After a decade of rapid growth, the world’s most celebrated emerging markets are slowing down. Which countries will rise to become the next economic stars? In the best-selling BREAKOUT NATIONS: In Pursuit of the Next Economic Miracles, Ruchir Sharma, writer and head of emerging markets at Morgan Stanley, draws on two decades spent touring the globe to offer insights into the most promising emerging markets. Sharma reveals his rules for spotting success stories and lays out a compelling argument for which nations will thrive, and which will falter, in a global economy reshaped by the crisis of 2008. Since the hardcover appeared in early 2012, the story has played out much as Sharma predicted. There has been a slowdown across all the emerging markets, with the most hyped emerging markets—particularly Brazil, Russia, India and China—faring among the worst, and new success stories appearing in previously unsung nations like the Philippines, Turkey and Nigeria.
Now, in a new epilogue written for the paperback, Sharma extends his rules for spotting success to the developed world, and offers a captivating picture of the shifting balance of global economic power. The slowdown in emerging markets is setting up the United States and some parts of Europe are in position to regain competitive ground. The perception that poor nations are rapidly catching up to the rich may well give way to the rise of the west. This shift is relative and unspectacular—a matter of certain wealthy nations slowing less sharply than their peers or emerging rivals—so it is easy to overlook. But for the first time since 2003, the US economy last year grew at about the same pace as the global average, leading to stabilization in its share in the global economy. The potential for a revival in America is growing, and it is spreading to parts of Europe as well.
The American Revival is built on its traditional strengths: its ability to adapt quickly in the face of emerging rivals, and in particular on its technological prowess, which is now helping to draw manufacturing back to the United States, driving the revolution in shale oil and gas that promises to make America less dependent on Middle East Oil, and helping to address the worst of our lingering problems, the debt burden. US companies are reducing debt much faster than foreign rivals, in part because they are able to adopt new technologies to raise productivity and profit. In a world economy defined by competing forms of capitalism, the American brand is winning.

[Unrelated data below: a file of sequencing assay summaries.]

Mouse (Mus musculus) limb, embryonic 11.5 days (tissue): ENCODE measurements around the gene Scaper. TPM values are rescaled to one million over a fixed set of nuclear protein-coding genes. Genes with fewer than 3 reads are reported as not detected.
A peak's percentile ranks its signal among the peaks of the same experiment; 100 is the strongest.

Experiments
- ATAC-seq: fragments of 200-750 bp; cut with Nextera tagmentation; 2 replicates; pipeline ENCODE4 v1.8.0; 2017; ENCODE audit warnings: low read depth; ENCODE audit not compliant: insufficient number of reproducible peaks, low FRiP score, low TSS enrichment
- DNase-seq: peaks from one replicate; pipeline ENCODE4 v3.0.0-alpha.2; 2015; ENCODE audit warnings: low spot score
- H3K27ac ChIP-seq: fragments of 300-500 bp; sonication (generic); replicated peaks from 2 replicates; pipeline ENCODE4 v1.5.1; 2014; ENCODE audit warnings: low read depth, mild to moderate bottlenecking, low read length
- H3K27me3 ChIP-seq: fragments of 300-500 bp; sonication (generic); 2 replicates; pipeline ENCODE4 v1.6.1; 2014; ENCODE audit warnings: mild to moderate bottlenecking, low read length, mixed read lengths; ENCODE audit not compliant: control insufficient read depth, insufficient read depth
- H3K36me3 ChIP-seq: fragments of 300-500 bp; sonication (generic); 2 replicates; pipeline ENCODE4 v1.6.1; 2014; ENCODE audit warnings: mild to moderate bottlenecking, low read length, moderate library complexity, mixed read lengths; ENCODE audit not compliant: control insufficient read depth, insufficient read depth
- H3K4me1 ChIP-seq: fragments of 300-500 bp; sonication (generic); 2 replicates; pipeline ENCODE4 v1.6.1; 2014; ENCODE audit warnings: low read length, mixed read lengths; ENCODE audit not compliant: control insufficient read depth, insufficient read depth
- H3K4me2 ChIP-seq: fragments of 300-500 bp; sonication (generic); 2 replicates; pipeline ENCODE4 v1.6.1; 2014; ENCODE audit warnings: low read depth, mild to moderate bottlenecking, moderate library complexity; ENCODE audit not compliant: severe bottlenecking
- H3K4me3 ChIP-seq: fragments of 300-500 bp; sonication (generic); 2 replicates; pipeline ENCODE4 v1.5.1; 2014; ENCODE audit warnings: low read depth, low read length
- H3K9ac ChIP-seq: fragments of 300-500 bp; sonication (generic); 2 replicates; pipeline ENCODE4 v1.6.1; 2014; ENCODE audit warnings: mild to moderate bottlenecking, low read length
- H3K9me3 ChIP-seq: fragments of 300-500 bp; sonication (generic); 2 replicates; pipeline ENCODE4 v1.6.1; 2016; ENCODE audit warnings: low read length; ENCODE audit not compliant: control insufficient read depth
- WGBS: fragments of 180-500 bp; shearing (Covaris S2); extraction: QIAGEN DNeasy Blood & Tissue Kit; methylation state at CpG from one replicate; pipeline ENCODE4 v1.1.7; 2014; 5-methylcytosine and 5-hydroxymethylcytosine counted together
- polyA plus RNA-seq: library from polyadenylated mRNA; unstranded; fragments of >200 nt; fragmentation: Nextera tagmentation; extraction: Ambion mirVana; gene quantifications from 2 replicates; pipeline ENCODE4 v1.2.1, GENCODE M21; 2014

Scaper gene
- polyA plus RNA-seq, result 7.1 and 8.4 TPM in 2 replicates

But it won’t be the only winner in the West. In the post-crisis world, two of the key challenges are paring down debt and maintaining a technology edge, and at the moment Germany is in a much stronger position than France, Spain is in a much stronger position than Italy, and Japan has all but given up on challenging the United States as an economic power. Sharma’s basic message is that no economy can be analyzed as part of a faceless group of emerging or developed nations.
Each nation needs to be understood as its own story, and each one points toward success or failure; by every key measure, from cutting government deficits to reducing labor costs, the recent reform star of Europe is tiny Ireland, which makes it a lead candidate to become one of the West’s Breakout Nations—an economy that will grow faster than the average and the expectations for its income class.
Ruchir Sharma’s BREAKOUT NATIONS is the necessary introduction to the post-crisis economic world. Using a persuasive mix of macroeconomic data and lively on-the-ground personal observation, Sharma outlines the vulnerabilities of the fading powerhouses: briefly put, China has simply grown too comfortably middle class, and far too dependent on building new roads and factories, to continue growing at a double digit pace. Russia’s extreme reliance on oil and gas has produced a class of petro tycoons who have turned Moscow into a capital of decadence reminiscent of the last days of Ancient Rome. Brazil is so afraid of a return to the economic volatility of the 1980s and 90s that it has focused almost exclusively on protecting people from economic pain, producing one of the weakest growth records among big emerging markets. India, once hyped as the next China, has given way to gloom as growth slowed in the last year, but its real prospects are very difficult to assess, because it is fragmenting into a collection of state economies.
The picture Sharma paints of the state of global capitalism is careful, nuanced, as blunt on the surprisingly strong prospects of breakout nations like South Korea—still a manufacturing miracle entering its fifth decade—as on the weak prospects of the BRICs. Sharma takes readers on an international tour of nations that wisely managed their growth during the cheap-money-fueled boom and bust and are now in a position to reap the rewards during the slow global recovery. In the new epilogue, he also extends his search for Breakout Nations deeper into Latin America, where Chile, Peru and Colombia are emerging as the continent’s new Gold Coast.
By combining common sense and sound economic principles with a disdain for the received wisdom of trend-chasing commentators, BREAKOUT NATIONS offers a refreshing, levelheaded picture of the state of our global economy. Sharma’s clear voice is a much-needed contrast to the cries of alarmists who say the west is in terminal decline. Beyond the economic analysis, Sharma’s new book is a keenly observed and sincerely felt portrait of the limits, power, and promise of capitalism across the world.